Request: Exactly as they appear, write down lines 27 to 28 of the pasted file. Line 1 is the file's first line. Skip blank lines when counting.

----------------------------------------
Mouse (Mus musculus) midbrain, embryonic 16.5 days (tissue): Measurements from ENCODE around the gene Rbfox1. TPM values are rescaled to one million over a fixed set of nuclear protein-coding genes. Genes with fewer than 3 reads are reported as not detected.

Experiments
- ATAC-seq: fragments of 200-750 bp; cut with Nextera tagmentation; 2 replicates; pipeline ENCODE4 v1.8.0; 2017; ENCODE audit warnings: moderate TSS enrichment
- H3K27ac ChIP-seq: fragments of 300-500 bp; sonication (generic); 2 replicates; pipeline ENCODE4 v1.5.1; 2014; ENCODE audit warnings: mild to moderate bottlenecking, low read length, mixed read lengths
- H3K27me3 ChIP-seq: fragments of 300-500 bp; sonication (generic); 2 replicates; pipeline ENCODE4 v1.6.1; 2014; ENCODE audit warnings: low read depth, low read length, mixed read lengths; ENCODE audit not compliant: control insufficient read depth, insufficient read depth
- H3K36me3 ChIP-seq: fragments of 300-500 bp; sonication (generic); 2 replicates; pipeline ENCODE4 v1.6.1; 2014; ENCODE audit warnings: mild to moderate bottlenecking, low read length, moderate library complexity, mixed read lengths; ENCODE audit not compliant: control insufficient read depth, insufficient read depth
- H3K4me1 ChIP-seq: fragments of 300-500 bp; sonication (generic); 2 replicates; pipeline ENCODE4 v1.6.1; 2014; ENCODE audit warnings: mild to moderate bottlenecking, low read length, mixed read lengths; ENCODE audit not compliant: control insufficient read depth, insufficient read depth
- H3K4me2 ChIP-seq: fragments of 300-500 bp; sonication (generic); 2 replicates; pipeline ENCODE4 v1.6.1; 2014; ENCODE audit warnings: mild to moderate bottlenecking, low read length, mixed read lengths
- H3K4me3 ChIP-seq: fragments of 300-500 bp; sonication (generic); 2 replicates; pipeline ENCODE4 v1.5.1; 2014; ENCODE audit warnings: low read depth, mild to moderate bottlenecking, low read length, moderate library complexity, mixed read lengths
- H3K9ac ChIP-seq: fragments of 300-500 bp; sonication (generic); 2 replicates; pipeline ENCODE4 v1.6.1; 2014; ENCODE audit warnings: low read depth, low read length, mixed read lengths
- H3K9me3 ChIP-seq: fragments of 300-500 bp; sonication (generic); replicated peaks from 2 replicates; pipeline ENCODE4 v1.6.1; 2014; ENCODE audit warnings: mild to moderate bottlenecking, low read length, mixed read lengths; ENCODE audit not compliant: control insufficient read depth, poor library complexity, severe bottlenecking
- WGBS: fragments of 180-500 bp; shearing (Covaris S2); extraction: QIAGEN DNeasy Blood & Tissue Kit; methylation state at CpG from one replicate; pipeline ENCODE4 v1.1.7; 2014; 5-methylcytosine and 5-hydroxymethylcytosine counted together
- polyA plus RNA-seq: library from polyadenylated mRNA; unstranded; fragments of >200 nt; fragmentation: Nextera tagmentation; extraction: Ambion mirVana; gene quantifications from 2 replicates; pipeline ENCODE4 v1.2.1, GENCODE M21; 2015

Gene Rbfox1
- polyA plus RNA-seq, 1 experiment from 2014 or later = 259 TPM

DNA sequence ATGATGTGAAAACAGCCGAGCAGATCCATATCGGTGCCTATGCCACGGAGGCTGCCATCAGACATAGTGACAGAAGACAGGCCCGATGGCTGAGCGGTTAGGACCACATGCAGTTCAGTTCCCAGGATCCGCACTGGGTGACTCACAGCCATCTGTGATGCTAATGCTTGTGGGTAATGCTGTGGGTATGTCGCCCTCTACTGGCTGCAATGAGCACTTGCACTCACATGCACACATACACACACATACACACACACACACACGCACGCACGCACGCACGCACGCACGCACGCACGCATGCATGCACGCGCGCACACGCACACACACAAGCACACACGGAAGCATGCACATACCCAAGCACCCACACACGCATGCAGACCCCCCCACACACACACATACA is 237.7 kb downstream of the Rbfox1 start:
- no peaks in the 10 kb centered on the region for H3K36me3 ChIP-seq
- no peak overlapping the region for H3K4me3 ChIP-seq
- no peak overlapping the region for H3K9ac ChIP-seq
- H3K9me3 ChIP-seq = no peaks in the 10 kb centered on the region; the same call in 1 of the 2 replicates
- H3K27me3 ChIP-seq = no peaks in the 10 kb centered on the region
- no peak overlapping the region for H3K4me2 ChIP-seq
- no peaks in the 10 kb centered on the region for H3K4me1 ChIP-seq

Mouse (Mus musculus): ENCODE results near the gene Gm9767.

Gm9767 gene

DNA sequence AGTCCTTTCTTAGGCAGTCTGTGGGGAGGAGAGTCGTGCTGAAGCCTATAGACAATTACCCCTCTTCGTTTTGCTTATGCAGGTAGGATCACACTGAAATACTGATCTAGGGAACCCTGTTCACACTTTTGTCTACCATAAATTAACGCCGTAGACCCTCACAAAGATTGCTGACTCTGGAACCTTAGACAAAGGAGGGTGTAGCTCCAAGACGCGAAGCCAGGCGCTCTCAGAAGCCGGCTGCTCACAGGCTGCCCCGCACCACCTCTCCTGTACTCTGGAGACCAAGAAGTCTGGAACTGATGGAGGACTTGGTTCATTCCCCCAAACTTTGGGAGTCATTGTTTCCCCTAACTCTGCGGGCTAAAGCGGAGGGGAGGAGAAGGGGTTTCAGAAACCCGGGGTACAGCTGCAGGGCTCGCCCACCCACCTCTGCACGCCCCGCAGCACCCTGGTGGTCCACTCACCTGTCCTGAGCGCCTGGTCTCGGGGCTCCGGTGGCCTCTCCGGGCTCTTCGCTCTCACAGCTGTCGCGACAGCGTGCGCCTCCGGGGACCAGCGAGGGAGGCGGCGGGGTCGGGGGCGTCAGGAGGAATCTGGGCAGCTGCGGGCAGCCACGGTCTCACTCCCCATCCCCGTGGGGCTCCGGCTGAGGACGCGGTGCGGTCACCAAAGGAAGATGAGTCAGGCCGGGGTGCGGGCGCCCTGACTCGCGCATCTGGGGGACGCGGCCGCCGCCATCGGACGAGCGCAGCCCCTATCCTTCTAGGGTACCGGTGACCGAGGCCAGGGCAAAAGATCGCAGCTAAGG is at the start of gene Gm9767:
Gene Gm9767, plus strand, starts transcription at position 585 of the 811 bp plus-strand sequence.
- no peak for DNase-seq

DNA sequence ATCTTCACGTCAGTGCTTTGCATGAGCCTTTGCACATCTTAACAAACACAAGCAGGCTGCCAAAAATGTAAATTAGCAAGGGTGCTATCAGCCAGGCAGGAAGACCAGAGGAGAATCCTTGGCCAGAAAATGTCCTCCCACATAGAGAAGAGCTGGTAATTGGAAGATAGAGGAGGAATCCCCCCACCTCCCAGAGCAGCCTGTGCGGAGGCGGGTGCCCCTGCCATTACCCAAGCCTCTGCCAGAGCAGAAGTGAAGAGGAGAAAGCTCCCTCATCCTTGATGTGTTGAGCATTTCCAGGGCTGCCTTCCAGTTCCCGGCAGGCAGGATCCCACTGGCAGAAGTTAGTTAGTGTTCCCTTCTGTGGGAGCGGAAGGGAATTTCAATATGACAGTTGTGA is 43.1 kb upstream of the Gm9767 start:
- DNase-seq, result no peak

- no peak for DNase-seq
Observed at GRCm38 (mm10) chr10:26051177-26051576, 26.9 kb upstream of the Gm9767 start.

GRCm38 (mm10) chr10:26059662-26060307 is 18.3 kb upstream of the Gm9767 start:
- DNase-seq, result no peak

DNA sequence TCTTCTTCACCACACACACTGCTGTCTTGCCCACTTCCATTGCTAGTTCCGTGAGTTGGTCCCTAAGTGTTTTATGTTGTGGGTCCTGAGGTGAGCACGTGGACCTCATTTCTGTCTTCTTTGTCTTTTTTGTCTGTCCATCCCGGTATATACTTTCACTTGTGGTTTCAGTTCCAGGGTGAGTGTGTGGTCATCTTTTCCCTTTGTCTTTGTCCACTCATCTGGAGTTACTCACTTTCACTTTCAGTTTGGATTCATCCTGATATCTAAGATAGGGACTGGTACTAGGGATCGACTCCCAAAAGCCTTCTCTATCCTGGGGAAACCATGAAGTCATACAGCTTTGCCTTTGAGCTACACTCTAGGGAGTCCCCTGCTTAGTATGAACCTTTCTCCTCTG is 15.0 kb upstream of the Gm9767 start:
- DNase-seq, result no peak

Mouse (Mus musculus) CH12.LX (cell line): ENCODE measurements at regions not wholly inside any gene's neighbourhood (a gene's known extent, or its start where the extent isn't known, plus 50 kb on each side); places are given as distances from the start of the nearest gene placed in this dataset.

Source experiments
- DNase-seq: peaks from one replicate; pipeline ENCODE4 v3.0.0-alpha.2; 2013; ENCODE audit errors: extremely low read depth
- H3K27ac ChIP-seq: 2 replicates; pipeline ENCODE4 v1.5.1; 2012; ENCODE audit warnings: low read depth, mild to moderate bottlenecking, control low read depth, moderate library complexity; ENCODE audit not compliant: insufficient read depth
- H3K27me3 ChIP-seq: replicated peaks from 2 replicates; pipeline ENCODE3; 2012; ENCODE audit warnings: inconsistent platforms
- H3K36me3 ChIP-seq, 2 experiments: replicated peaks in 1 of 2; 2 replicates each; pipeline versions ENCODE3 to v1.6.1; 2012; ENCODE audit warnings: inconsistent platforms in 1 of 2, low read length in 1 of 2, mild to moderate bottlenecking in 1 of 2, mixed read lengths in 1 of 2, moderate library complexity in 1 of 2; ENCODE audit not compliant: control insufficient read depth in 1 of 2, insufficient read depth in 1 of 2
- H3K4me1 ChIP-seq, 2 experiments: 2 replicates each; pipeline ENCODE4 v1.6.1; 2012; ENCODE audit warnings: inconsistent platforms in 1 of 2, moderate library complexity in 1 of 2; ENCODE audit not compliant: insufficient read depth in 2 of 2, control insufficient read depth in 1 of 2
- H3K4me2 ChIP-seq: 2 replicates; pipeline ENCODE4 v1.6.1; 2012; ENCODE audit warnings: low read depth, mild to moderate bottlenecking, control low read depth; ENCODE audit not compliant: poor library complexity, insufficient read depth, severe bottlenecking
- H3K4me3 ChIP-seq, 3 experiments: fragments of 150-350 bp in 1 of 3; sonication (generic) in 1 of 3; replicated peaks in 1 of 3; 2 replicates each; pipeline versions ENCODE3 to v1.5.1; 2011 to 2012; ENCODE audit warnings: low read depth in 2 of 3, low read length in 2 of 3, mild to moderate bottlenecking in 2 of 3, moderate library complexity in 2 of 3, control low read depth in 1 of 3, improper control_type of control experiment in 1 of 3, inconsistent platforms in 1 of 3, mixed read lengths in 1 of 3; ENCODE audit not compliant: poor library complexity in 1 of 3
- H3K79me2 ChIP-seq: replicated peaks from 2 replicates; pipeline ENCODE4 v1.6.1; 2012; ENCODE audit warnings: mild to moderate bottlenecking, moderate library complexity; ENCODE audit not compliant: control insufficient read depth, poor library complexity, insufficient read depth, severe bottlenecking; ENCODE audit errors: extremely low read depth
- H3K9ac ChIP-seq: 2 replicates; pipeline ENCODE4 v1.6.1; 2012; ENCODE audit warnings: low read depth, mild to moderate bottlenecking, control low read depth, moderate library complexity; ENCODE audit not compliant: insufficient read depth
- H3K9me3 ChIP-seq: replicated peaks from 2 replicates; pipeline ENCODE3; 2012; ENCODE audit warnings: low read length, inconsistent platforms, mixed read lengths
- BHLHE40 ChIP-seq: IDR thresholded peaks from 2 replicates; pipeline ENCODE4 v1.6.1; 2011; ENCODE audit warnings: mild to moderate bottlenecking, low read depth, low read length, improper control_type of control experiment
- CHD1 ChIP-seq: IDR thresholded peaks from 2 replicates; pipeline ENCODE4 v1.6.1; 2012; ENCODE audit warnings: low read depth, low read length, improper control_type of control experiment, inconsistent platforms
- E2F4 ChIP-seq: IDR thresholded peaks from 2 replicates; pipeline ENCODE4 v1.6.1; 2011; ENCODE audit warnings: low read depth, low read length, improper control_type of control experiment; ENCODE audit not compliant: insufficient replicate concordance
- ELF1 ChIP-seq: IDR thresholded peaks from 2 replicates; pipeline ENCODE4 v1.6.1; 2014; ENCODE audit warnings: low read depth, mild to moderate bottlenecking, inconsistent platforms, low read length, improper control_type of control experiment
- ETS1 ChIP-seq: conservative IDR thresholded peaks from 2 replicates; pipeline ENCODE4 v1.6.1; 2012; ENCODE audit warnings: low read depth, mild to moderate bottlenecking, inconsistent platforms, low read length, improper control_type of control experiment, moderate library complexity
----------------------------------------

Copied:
Gene Gm9767, plus strand, starts transcription at position 585 of the 811 bp plus-strand sequence.
- no peak for DNase-seq